Title: Using product testing to incorporate media literacy into a middle school science classroom

Authors: John Heath and Sandy Stiles
Grade Level: Middle School Science 7/8

For additional free online lessons integrating media literacy and critical thinking into the curriculum, go to www.projectlooksharp.org.

Summary: This activity, ultimately leading to a science fair, is designed to enhance the physical science curriculum and further deepen understandings by focusing the experiments on product testing. Product testing allows the teachers to introduce media literacy skills while still allowing for the pursuit of initial curricular goals and certain motivating factors such as student choice, experiential learning and authentic audience. Further, product testing gives the students a chance to work on concrete projects on topics of interest to them. Students can test anything from waterproof mascara to toilet paper and compare their results to product claims. After the projects are completed, there are a variety of extensions and opportunities for student production (for example, PSA's, Environmental Impact Statements, product advertisements, and so forth.)


Curricular: Students will,
  • gain knowledge of the scientific method with an authentic project
  • development skills in writing a good hypothesis
  • learn how to write a procedure
  • learn how to design a controlled experiment
  • learn how to gather, organize and present data for an authentic audience
  • learn the concepts of independent, dependent and controlled variables
  • enhance skills in searching for appropriate and useful information
  • enhance skills in critical reading and analysis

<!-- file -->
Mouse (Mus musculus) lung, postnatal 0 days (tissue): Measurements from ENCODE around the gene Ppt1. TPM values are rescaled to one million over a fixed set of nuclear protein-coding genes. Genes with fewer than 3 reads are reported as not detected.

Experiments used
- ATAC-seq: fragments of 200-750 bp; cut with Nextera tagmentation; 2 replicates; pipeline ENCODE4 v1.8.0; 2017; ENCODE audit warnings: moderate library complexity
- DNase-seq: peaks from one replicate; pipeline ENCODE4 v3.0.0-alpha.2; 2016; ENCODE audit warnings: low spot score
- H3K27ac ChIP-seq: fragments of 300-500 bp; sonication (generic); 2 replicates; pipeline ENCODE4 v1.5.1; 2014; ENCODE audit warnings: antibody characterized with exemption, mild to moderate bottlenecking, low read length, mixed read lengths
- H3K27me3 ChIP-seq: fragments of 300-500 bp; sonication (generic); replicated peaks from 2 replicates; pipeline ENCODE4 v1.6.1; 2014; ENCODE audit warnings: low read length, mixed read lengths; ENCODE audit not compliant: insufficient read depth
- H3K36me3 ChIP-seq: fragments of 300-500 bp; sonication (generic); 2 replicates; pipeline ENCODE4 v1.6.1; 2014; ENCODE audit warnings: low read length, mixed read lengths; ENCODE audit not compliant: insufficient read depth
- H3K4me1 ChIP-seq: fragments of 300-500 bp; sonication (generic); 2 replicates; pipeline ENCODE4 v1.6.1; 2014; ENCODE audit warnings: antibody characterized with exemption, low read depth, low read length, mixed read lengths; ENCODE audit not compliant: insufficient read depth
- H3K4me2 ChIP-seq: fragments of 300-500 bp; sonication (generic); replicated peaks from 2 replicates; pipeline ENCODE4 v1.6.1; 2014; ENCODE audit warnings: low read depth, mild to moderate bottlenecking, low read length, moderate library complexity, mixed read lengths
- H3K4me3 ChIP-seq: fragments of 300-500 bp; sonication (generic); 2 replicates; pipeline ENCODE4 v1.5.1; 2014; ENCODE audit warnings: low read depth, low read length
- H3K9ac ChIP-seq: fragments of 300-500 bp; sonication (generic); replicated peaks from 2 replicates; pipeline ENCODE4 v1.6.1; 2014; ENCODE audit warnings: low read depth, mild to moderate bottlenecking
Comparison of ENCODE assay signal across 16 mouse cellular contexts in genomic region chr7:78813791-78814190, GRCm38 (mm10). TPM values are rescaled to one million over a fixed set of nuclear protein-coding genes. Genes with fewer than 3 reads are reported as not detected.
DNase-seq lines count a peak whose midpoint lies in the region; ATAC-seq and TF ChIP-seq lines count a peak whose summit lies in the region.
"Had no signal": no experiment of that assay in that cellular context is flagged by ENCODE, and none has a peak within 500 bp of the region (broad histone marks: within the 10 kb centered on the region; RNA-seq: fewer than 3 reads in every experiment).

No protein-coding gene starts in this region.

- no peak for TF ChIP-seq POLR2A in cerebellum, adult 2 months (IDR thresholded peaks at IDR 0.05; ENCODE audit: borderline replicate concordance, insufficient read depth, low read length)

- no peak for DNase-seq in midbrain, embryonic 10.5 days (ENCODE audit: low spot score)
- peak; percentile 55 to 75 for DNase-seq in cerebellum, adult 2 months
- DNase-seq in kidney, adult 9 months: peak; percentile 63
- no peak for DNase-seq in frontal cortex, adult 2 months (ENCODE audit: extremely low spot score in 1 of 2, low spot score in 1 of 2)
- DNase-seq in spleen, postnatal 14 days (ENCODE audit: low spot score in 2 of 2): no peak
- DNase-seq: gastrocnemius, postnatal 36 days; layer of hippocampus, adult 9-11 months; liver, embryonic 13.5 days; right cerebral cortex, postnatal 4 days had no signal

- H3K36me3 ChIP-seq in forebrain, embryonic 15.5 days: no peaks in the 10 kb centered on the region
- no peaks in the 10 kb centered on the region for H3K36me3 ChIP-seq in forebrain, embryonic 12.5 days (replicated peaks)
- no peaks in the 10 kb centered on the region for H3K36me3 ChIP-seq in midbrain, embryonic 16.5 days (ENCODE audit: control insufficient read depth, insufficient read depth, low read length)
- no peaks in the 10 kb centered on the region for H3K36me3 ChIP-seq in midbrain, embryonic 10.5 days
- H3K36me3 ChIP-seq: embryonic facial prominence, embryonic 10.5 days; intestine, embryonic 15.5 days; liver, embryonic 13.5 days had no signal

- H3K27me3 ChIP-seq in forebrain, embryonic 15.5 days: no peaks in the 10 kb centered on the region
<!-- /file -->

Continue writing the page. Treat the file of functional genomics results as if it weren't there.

• enhance skills in creating platforms for communicating information.

Media Literacy: Students will understand the basic tenets of media literacy, specifically focusing on the points that all media are constructed and that all media have a message. Students will also understand what product claims are and learn how to analyze them.

Other: As teachers, our goal was to investigate the effects of using three motivational factors to foster deeper understanding of the curriculum and media literacy goals, namely, student choice, experiential learning and authentic audience. For the students, we were also interested in fostering the satisfaction that comes from working through problems with a long-term goal in mind.

NOTE: to view SMART notebook files that are attached below, you can download the software for free at http://smarttech.com/us/Support/Browse+Support/Download+Software

Lesson Steps
1. Pre-loading activity: During the weeks before the official launch, show students videos of middle school science fair projects to give them a general understanding of the concept. Some examples of actual experiments are given below.Glowing Water and Teaching Crickets
2. Introduce students to media literacy with some decoding activities.

3. Do a model mini-project with students involving testing three different wood glues. First show classes an Elmer's glue commercial and ask students to decode it. Then as a group, show classes 3 different wood glue websites and ask them to decode them: Gorilla Glue, Elemer's Glue and Sumo Glue.
For information about leading a decoding see , watch the short video: "Leading a Constructivist Media Decoding", and see and other resources at www.projectlooksharp.org.